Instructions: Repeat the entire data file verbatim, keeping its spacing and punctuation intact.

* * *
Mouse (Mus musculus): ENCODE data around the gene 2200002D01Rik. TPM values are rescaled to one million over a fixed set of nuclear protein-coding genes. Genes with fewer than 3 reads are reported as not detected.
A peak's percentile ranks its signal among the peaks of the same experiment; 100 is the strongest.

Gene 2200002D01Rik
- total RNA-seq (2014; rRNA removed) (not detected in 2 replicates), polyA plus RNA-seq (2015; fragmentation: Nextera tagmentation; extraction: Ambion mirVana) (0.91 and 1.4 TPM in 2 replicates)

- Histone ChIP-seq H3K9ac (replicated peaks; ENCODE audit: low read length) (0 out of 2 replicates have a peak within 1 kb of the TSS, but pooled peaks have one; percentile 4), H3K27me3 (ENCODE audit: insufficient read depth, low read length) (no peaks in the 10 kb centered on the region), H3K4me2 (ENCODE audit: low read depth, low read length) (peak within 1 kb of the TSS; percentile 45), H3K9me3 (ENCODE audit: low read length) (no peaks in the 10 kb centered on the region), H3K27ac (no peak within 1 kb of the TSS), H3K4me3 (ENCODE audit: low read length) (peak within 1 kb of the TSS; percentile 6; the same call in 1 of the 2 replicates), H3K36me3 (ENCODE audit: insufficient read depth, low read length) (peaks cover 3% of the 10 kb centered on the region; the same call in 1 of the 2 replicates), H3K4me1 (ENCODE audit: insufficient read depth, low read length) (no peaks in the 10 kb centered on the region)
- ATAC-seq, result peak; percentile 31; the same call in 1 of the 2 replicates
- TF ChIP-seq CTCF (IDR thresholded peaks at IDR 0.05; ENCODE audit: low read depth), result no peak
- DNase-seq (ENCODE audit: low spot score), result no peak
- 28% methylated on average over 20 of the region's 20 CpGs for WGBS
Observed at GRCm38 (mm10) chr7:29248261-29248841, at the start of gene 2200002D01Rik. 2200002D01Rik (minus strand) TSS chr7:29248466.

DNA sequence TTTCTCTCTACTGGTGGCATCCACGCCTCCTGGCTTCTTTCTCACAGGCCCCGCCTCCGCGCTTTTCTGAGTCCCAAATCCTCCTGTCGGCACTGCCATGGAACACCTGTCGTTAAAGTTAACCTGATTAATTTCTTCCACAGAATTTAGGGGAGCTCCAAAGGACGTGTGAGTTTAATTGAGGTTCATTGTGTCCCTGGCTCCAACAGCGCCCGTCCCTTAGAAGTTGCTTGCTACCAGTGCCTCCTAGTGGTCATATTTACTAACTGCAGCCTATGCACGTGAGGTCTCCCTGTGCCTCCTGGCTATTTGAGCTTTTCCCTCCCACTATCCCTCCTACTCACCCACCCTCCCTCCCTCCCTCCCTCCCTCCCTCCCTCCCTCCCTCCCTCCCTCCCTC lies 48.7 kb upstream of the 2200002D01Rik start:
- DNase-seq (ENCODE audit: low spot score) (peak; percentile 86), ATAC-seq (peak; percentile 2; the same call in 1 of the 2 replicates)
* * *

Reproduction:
Mouse (Mus musculus): ENCODE data around the gene 2200002D01Rik. TPM values are rescaled to one million over a fixed set of nuclear protein-coding genes. Genes with fewer than 3 reads are reported as not detected.
A peak's percentile ranks its signal among the peaks of the same experiment; 100 is the strongest.

Gene 2200002D01Rik
- total RNA-seq (2014; rRNA removed) (not detected in 2 replicates), polyA plus RNA-seq (2015; fragmentation: Nextera tagmentation; extraction: Ambion mirVana) (0.91 and 1.4 TPM in 2 replicates)

- Histone ChIP-seq H3K9ac (replicated peaks; ENCODE audit: low read length) (0 out of 2 replicates have a peak within 1 kb of the TSS, but pooled peaks have one; percentile 4), H3K27me3 (ENCODE audit: insufficient read depth, low read length) (no peaks in the 10 kb centered on the region), H3K4me2 (ENCODE audit: low read depth, low read length) (peak within 1 kb of the TSS; percentile 45), H3K9me3 (ENCODE audit: low read length) (no peaks in the 10 kb centered on the region), H3K27ac (no peak within 1 kb of the TSS), H3K4me3 (ENCODE audit: low read length) (peak within 1 kb of the TSS; percentile 6; the same call in 1 of the 2 replicates), H3K36me3 (ENCODE audit: insufficient read depth, low read length) (peaks cover 3% of the 10 kb centered on the region; the same call in 1 of the 2 replicates), H3K4me1 (ENCODE audit: insufficient read depth, low read length) (no peaks in the 10 kb centered on the region)
- ATAC-seq, result peak; percentile 31; the same call in 1 of the 2 replicates
- TF ChIP-seq CTCF (IDR thresholded peaks at IDR 0.05; ENCODE audit: low read depth), result no peak
- DNase-seq (ENCODE audit: low spot score), result no peak
- 28% methylated on average over 20 of the region's 20 CpGs for WGBS
Observed at GRCm38 (mm10) chr7:29248261-29248841, at the start of gene 2200002D01Rik. 2200002D01Rik (minus strand) TSS chr7:29248466.

DNA sequence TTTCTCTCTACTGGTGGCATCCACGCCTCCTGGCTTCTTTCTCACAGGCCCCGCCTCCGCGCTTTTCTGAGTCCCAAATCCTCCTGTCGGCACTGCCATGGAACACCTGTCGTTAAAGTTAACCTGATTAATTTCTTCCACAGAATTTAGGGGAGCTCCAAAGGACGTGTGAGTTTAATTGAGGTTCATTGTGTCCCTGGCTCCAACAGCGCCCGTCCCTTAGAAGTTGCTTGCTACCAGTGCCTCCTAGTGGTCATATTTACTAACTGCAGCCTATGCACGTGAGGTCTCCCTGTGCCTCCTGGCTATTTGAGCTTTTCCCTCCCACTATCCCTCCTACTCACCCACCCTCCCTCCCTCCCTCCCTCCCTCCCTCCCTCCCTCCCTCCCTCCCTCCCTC lies 48.7 kb upstream of the 2200002D01Rik start:
- DNase-seq (ENCODE audit: low spot score) (peak; percentile 86), ATAC-seq (peak; percentile 2; the same call in 1 of the 2 replicates)